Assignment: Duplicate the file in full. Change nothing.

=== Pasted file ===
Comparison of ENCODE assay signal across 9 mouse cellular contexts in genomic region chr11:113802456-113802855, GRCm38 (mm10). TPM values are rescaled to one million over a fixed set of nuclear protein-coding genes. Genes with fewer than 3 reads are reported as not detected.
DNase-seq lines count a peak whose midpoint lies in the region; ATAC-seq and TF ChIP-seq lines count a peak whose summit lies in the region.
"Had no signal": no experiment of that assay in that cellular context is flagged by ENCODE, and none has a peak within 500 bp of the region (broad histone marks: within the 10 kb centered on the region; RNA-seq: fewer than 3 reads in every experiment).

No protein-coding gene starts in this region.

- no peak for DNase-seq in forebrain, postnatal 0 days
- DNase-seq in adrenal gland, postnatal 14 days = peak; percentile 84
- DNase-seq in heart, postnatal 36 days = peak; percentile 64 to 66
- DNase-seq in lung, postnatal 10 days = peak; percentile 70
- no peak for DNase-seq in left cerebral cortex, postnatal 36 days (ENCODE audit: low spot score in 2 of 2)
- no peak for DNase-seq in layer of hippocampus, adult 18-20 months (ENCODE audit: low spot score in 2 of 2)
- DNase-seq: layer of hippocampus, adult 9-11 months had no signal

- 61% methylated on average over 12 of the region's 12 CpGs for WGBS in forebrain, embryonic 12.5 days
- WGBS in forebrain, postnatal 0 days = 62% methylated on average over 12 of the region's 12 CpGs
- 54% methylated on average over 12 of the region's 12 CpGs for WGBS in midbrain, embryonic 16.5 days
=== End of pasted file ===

Comparison of ENCODE assay signal across 9 mouse cellular contexts in genomic region chr11:113802456-113802855, GRCm38 (mm10). TPM values are rescaled to one million over a fixed set of nuclear protein-coding genes. Genes with fewer than 3 reads are reported as not detected.
DNase-seq lines count a peak whose midpoint lies in the region; ATAC-seq and TF ChIP-seq lines count a peak whose summit lies in the region.
"Had no signal": no experiment of that assay in that cellular context is flagged by ENCODE, and none has a peak within 500 bp of the region (broad histone marks: within the 10 kb centered on the region; RNA-seq: fewer than 3 reads in every experiment).

No protein-coding gene starts in this region.

- no peak for DNase-seq in forebrain, postnatal 0 days
- DNase-seq in adrenal gland, postnatal 14 days = peak; percentile 84
- DNase-seq in heart, postnatal 36 days = peak; percentile 64 to 66
- DNase-seq in lung, postnatal 10 days = peak; percentile 70
- no peak for DNase-seq in left cerebral cortex, postnatal 36 days (ENCODE audit: low spot score in 2 of 2)
- no peak for DNase-seq in layer of hippocampus, adult 18-20 months (ENCODE audit: low spot score in 2 of 2)
- DNase-seq: layer of hippocampus, adult 9-11 months had no signal

- 61% methylated on average over 12 of the region's 12 CpGs for WGBS in forebrain, embryonic 12.5 days
- WGBS in forebrain, postnatal 0 days = 62% methylated on average over 12 of the region's 12 CpGs
- 54% methylated on average over 12 of the region's 12 CpGs for WGBS in midbrain, embryonic 16.5 days